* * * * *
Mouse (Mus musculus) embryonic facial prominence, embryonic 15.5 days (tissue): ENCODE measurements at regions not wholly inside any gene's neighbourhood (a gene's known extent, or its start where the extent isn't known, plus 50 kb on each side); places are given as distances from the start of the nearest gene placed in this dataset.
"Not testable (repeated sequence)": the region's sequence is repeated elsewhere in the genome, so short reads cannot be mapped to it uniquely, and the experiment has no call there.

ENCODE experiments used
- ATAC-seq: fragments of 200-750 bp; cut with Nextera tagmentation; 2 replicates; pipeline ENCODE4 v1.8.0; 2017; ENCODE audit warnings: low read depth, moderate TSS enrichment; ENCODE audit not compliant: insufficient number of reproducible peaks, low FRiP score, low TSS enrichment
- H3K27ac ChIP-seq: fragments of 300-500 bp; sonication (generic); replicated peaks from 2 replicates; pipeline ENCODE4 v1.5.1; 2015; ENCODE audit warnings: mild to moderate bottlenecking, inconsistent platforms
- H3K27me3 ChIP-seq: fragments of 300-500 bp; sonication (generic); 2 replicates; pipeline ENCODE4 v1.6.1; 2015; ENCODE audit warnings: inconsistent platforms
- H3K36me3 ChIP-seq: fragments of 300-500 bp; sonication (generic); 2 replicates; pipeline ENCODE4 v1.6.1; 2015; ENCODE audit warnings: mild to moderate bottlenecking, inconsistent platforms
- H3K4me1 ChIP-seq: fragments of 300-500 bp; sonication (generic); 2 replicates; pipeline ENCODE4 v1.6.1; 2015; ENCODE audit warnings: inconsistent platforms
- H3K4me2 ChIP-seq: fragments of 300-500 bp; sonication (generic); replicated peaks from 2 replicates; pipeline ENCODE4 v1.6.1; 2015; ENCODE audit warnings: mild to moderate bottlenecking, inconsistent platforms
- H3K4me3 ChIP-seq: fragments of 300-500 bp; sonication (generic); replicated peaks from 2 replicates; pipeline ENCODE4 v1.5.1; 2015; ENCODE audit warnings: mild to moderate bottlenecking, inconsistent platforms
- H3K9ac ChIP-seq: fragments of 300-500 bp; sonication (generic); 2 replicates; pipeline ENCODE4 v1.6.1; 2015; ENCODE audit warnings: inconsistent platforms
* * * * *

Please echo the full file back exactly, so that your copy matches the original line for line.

Mouse (Mus musculus) embryonic facial prominence, embryonic 15.5 days (tissue): ENCODE measurements at regions not wholly inside any gene's neighbourhood (a gene's known extent, or its start where the extent isn't known, plus 50 kb on each side); places are given as distances from the start of the nearest gene placed in this dataset.
"Not testable (repeated sequence)": the region's sequence is repeated elsewhere in the genome, so short reads cannot be mapped to it uniquely, and the experiment has no call there.

ENCODE experiments used
- ATAC-seq: fragments of 200-750 bp; cut with Nextera tagmentation; 2 replicates; pipeline ENCODE4 v1.8.0; 2017; ENCODE audit warnings: low read depth, moderate TSS enrichment; ENCODE audit not compliant: insufficient number of reproducible peaks, low FRiP score, low TSS enrichment
- H3K27ac ChIP-seq: fragments of 300-500 bp; sonication (generic); replicated peaks from 2 replicates; pipeline ENCODE4 v1.5.1; 2015; ENCODE audit warnings: mild to moderate bottlenecking, inconsistent platforms
- H3K27me3 ChIP-seq: fragments of 300-500 bp; sonication (generic); 2 replicates; pipeline ENCODE4 v1.6.1; 2015; ENCODE audit warnings: inconsistent platforms
- H3K36me3 ChIP-seq: fragments of 300-500 bp; sonication (generic); 2 replicates; pipeline ENCODE4 v1.6.1; 2015; ENCODE audit warnings: mild to moderate bottlenecking, inconsistent platforms
- H3K4me1 ChIP-seq: fragments of 300-500 bp; sonication (generic); 2 replicates; pipeline ENCODE4 v1.6.1; 2015; ENCODE audit warnings: inconsistent platforms
- H3K4me2 ChIP-seq: fragments of 300-500 bp; sonication (generic); replicated peaks from 2 replicates; pipeline ENCODE4 v1.6.1; 2015; ENCODE audit warnings: mild to moderate bottlenecking, inconsistent platforms
- H3K4me3 ChIP-seq: fragments of 300-500 bp; sonication (generic); replicated peaks from 2 replicates; pipeline ENCODE4 v1.5.1; 2015; ENCODE audit warnings: mild to moderate bottlenecking, inconsistent platforms
- H3K9ac ChIP-seq: fragments of 300-500 bp; sonication (generic); 2 replicates; pipeline ENCODE4 v1.6.1; 2015; ENCODE audit warnings: inconsistent platforms